Lincoln Continental Convertibles of the 1960's



  • fbach7fbach7 Member Posts: 1
    I'm hoping someone can help me. Kids were playing with the roof and smoke came up from under trunk, passenger side. Trunk moves up about 2." It sounds like another motor is suppose to engage. That motor is not engaging. Pretty sure it's not that motor; rather it's the switch or mechanism that allows that motor to engage.
    Has anyone had this problem?
  • parmparm Member Posts: 724
    Lincoln & Continental Owners Club

    Click on the link above and then click on Bulletin Board and then click on The Lincoln Forum Net. There, you'll find a wealth of knowledge from Lincoln owners. If they can't answer your question, nobody can.
  • parmparm Member Posts: 724
    edited February 2010
    I gotta admit, I'm pretty smitten with this one 1962 Lincoln convert. It was recently on ebay and the $20,300 high bid didn't meet the seller's reserve. Yeah, the engine is far from sanitary, but that can be rectified. Too bad there aren't any views of the under-carriage. Two messages I sent the seller while the auction was in progress went unanswered. :mad:

    What should this car sell for???
  • Mr_ShiftrightMr_Shiftright Member Posts: 64,481
    The bid was absolutely market correct, right on the money, IMO. The car looks like a high #4, low #3, probably a repaint of a tired old car underneath. The underside will look like the engine; the interior is pretty nice but we can see lots of scratches in the trim, dry old floor mats, etc. Car is obviously a repaint and not that good of one.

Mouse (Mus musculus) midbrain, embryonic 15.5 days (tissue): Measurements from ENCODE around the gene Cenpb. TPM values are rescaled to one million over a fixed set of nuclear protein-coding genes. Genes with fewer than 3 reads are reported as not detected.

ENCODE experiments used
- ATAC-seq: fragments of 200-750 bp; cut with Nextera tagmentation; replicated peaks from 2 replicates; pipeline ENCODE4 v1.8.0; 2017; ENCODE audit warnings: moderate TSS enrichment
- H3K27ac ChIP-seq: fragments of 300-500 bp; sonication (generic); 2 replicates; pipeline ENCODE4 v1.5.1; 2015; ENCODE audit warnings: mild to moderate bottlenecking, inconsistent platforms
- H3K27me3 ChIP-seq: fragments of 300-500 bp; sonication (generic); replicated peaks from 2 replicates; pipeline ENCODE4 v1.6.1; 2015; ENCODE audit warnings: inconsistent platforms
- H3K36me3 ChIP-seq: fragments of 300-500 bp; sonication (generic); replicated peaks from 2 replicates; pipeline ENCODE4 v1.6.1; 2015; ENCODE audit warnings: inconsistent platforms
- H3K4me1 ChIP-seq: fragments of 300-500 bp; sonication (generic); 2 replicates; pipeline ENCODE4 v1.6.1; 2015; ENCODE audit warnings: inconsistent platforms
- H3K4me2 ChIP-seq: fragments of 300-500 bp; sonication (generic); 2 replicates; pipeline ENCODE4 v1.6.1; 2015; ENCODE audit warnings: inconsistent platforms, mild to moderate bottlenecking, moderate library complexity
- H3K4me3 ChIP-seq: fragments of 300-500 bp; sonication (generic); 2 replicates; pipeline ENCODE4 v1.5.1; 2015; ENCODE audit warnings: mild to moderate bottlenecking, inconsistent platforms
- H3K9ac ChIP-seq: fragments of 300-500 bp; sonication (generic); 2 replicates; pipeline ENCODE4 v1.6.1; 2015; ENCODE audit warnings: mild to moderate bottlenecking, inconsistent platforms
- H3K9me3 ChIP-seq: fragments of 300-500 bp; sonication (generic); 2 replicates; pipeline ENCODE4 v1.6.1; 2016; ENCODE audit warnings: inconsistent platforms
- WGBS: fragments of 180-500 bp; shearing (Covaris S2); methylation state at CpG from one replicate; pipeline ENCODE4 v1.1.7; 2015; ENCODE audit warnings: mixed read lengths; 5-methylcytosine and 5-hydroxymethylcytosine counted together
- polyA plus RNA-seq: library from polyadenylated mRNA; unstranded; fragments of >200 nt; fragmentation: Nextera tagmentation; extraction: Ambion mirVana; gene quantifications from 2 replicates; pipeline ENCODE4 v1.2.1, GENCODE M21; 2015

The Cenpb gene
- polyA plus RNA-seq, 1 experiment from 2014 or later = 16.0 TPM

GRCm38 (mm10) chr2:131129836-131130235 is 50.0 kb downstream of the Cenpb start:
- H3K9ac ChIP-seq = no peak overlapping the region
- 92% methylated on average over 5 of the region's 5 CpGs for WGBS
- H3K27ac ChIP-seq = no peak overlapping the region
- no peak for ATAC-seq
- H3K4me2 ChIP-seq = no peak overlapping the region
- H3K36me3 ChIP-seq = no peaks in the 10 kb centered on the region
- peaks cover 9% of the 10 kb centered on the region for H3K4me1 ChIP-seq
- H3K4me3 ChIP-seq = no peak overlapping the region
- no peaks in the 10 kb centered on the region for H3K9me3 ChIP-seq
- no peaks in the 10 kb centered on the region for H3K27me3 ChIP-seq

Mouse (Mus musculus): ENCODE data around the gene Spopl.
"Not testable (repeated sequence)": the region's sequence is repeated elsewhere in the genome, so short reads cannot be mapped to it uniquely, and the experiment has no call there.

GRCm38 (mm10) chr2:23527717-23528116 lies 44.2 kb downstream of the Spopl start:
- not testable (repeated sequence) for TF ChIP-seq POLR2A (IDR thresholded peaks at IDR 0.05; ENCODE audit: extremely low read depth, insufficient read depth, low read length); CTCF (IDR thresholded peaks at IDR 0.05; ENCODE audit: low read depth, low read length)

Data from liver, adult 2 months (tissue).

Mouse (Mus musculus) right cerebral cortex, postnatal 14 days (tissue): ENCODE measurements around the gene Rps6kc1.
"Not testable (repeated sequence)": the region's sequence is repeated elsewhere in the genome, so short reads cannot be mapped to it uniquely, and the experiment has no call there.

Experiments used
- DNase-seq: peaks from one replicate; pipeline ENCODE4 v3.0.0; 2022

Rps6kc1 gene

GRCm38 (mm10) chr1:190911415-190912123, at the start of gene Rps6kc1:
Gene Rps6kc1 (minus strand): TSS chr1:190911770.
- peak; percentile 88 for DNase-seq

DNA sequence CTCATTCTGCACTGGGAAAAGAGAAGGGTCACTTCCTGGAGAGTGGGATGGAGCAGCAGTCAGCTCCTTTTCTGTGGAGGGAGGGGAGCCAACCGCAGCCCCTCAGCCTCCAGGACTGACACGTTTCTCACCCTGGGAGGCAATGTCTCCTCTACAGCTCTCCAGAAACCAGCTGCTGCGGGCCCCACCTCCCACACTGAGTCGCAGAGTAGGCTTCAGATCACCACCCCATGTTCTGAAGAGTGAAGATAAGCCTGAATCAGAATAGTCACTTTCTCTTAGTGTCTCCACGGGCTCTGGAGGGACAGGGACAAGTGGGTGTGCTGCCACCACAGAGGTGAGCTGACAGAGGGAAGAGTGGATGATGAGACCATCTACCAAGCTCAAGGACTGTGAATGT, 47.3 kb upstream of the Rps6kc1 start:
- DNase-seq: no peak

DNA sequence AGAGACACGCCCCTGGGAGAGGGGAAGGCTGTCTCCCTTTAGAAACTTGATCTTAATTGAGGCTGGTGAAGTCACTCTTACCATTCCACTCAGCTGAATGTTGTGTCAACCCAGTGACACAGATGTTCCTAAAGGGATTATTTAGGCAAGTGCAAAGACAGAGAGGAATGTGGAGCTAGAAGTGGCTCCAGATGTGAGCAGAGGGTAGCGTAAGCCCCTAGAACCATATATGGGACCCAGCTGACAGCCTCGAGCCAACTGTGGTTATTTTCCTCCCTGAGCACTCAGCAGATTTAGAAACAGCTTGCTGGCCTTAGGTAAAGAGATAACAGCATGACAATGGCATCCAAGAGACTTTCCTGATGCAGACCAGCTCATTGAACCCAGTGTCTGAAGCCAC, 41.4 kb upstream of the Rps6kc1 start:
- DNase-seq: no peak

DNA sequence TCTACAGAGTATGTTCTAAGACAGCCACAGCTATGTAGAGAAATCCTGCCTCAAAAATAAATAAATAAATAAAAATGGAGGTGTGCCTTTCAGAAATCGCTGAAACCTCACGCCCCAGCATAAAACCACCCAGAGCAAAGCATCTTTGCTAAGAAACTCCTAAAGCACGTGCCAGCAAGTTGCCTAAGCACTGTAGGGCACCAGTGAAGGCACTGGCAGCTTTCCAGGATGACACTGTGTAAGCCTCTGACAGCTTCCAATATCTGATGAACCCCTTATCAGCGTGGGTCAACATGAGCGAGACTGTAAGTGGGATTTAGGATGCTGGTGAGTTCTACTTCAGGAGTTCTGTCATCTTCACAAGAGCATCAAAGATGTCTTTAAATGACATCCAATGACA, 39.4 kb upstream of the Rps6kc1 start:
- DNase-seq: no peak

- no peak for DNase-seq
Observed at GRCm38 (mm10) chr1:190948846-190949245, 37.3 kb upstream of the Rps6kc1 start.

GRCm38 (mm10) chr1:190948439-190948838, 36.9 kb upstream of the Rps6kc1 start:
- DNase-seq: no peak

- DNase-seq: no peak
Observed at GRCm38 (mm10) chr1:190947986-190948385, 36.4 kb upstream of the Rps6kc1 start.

So yeah, $20K is all the money. Once again, eBay bidders know what they're doing in this case at least.

    It's a "driver" at best, and would need a complete tear down to make it any nicer.
  • parmparm Member Posts: 724
    62 Lincoln convert at Amelia Island RM March auction

    OK. Call me a gull-la-BULL, but this looks like a nice one. Yeah, yeah. I know. Much like a wife, the convertible mechanisms of 1960's Lincolns are painfully complicated and expensive to keep happy. But, if you have a nice one, who cares? (I'm talk'n about the car here!) Hey, it's not a problem if it breaks while the top is down, right??? :P The pre-bid estimate is $30K-$45K. Can't believe I'm saying this, but the low end of that range doesn't sound too terribly whacky - which means the car is probably worth high $20's? Many of the cars in this auction are from an estate collection. Does that tend to make it a safer buy? What's everyone think of this one? Should I start packing my bags for a March visit to Florida? :blush:
  • Mr_ShiftrightMr_Shiftright Member Posts: 64,481
    edited February 2010
    Yeah, high $20Ks sounds right---if you read between the lines of this auction poofery, you can see that a) it's an older restoration b) the interior needs detailing (aka "dirty and unglued in places" and c) the paint has scratches which they say can be "fixed"---but guess who pays for that?

    So on the face of it, sounds like a high #3 car. As for the top mechanism, it had better work when you buy it. It's not that the top mechanism is so complex---but it can be tedious and maddening to get right.